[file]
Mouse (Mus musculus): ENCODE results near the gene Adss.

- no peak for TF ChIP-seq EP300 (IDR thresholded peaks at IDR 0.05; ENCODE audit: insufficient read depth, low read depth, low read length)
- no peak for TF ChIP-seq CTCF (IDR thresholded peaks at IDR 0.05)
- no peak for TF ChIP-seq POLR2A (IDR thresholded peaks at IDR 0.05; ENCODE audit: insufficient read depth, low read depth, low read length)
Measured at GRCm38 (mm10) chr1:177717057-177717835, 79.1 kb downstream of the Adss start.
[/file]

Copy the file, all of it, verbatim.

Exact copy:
Mouse (Mus musculus): ENCODE results near the gene Adss.

- no peak for TF ChIP-seq EP300 (IDR thresholded peaks at IDR 0.05; ENCODE audit: insufficient read depth, low read depth, low read length)
- no peak for TF ChIP-seq CTCF (IDR thresholded peaks at IDR 0.05)
- no peak for TF ChIP-seq POLR2A (IDR thresholded peaks at IDR 0.05; ENCODE audit: insufficient read depth, low read depth, low read length)
Measured at GRCm38 (mm10) chr1:177717057-177717835, 79.1 kb downstream of the Adss start.